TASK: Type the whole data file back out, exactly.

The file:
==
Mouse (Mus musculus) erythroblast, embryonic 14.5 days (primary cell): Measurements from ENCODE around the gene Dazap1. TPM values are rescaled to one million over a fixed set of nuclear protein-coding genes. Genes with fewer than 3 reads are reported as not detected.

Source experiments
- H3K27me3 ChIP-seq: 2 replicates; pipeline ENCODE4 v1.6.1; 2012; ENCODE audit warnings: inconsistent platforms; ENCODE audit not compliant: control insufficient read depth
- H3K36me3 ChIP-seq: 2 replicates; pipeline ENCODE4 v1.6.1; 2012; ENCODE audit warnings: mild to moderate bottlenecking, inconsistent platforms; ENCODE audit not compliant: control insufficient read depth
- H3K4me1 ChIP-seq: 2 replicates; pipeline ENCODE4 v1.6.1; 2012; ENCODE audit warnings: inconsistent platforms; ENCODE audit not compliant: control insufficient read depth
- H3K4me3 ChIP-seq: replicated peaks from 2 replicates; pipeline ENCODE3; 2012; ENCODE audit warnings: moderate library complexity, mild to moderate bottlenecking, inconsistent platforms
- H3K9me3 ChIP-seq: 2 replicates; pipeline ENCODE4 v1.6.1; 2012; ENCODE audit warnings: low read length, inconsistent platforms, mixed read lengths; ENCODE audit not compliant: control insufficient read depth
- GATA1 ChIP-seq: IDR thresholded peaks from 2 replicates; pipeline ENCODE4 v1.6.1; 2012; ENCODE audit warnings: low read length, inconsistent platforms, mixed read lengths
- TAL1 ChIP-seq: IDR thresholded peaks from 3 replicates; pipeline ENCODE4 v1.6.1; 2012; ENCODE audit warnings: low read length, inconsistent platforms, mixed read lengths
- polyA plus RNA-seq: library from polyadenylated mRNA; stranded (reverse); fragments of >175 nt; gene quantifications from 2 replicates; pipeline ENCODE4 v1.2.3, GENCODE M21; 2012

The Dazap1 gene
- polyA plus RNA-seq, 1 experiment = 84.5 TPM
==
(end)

Mouse (Mus musculus) erythroblast, embryonic 14.5 days (primary cell): Measurements from ENCODE around the gene Dazap1. TPM values are rescaled to one million over a fixed set of nuclear protein-coding genes. Genes with fewer than 3 reads are reported as not detected.

Source experiments
- H3K27me3 ChIP-seq: 2 replicates; pipeline ENCODE4 v1.6.1; 2012; ENCODE audit warnings: inconsistent platforms; ENCODE audit not compliant: control insufficient read depth
- H3K36me3 ChIP-seq: 2 replicates; pipeline ENCODE4 v1.6.1; 2012; ENCODE audit warnings: mild to moderate bottlenecking, inconsistent platforms; ENCODE audit not compliant: control insufficient read depth
- H3K4me1 ChIP-seq: 2 replicates; pipeline ENCODE4 v1.6.1; 2012; ENCODE audit warnings: inconsistent platforms; ENCODE audit not compliant: control insufficient read depth
- H3K4me3 ChIP-seq: replicated peaks from 2 replicates; pipeline ENCODE3; 2012; ENCODE audit warnings: moderate library complexity, mild to moderate bottlenecking, inconsistent platforms
- H3K9me3 ChIP-seq: 2 replicates; pipeline ENCODE4 v1.6.1; 2012; ENCODE audit warnings: low read length, inconsistent platforms, mixed read lengths; ENCODE audit not compliant: control insufficient read depth
- GATA1 ChIP-seq: IDR thresholded peaks from 2 replicates; pipeline ENCODE4 v1.6.1; 2012; ENCODE audit warnings: low read length, inconsistent platforms, mixed read lengths
- TAL1 ChIP-seq: IDR thresholded peaks from 3 replicates; pipeline ENCODE4 v1.6.1; 2012; ENCODE audit warnings: low read length, inconsistent platforms, mixed read lengths
- polyA plus RNA-seq: library from polyadenylated mRNA; stranded (reverse); fragments of >175 nt; gene quantifications from 2 replicates; pipeline ENCODE4 v1.2.3, GENCODE M21; 2012

The Dazap1 gene
- polyA plus RNA-seq, 1 experiment = 84.5 TPM